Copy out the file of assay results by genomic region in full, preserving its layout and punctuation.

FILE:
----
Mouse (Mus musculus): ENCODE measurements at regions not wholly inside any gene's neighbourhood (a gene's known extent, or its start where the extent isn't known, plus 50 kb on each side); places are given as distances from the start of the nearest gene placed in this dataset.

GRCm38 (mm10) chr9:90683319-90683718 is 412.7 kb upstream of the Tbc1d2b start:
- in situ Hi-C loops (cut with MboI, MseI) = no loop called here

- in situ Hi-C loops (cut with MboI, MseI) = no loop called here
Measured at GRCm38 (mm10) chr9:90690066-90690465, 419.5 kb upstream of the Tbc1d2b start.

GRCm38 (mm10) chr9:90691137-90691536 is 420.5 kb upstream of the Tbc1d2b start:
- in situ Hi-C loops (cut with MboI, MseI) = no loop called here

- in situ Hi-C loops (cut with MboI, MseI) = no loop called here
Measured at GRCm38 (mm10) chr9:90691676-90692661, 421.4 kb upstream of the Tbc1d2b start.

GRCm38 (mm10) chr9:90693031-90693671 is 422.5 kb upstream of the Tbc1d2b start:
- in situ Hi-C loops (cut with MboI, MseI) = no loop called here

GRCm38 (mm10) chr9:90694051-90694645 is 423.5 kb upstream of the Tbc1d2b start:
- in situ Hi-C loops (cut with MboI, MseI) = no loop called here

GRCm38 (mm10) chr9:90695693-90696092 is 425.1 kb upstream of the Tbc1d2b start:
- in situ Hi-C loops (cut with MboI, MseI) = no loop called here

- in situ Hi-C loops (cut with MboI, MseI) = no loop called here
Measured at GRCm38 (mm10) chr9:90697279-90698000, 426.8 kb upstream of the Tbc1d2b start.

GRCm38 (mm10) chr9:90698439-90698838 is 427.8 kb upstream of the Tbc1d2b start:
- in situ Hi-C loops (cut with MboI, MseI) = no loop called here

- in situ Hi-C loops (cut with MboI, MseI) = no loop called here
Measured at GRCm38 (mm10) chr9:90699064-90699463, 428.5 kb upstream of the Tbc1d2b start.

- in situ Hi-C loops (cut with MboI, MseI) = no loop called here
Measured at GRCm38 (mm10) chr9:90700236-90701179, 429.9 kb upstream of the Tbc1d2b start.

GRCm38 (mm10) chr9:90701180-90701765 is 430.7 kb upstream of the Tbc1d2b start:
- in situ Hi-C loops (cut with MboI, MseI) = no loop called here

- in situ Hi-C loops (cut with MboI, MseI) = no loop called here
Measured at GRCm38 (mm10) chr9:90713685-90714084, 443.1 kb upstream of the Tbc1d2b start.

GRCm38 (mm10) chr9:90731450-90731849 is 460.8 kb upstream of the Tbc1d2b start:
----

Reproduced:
Mouse (Mus musculus): ENCODE measurements at regions not wholly inside any gene's neighbourhood (a gene's known extent, or its start where the extent isn't known, plus 50 kb on each side); places are given as distances from the start of the nearest gene placed in this dataset.

GRCm38 (mm10) chr9:90683319-90683718 is 412.7 kb upstream of the Tbc1d2b start:
- in situ Hi-C loops (cut with MboI, MseI) = no loop called here

- in situ Hi-C loops (cut with MboI, MseI) = no loop called here
Measured at GRCm38 (mm10) chr9:90690066-90690465, 419.5 kb upstream of the Tbc1d2b start.

GRCm38 (mm10) chr9:90691137-90691536 is 420.5 kb upstream of the Tbc1d2b start:
- in situ Hi-C loops (cut with MboI, MseI) = no loop called here

- in situ Hi-C loops (cut with MboI, MseI) = no loop called here
Measured at GRCm38 (mm10) chr9:90691676-90692661, 421.4 kb upstream of the Tbc1d2b start.

GRCm38 (mm10) chr9:90693031-90693671 is 422.5 kb upstream of the Tbc1d2b start:
- in situ Hi-C loops (cut with MboI, MseI) = no loop called here

GRCm38 (mm10) chr9:90694051-90694645 is 423.5 kb upstream of the Tbc1d2b start:
- in situ Hi-C loops (cut with MboI, MseI) = no loop called here

GRCm38 (mm10) chr9:90695693-90696092 is 425.1 kb upstream of the Tbc1d2b start:
- in situ Hi-C loops (cut with MboI, MseI) = no loop called here

- in situ Hi-C loops (cut with MboI, MseI) = no loop called here
Measured at GRCm38 (mm10) chr9:90697279-90698000, 426.8 kb upstream of the Tbc1d2b start.

GRCm38 (mm10) chr9:90698439-90698838 is 427.8 kb upstream of the Tbc1d2b start:
- in situ Hi-C loops (cut with MboI, MseI) = no loop called here

- in situ Hi-C loops (cut with MboI, MseI) = no loop called here
Measured at GRCm38 (mm10) chr9:90699064-90699463, 428.5 kb upstream of the Tbc1d2b start.

- in situ Hi-C loops (cut with MboI, MseI) = no loop called here
Measured at GRCm38 (mm10) chr9:90700236-90701179, 429.9 kb upstream of the Tbc1d2b start.

GRCm38 (mm10) chr9:90701180-90701765 is 430.7 kb upstream of the Tbc1d2b start:
- in situ Hi-C loops (cut with MboI, MseI) = no loop called here

- in situ Hi-C loops (cut with MboI, MseI) = no loop called here
Measured at GRCm38 (mm10) chr9:90713685-90714084, 443.1 kb upstream of the Tbc1d2b start.

GRCm38 (mm10) chr9:90731450-90731849 is 460.8 kb upstream of the Tbc1d2b start: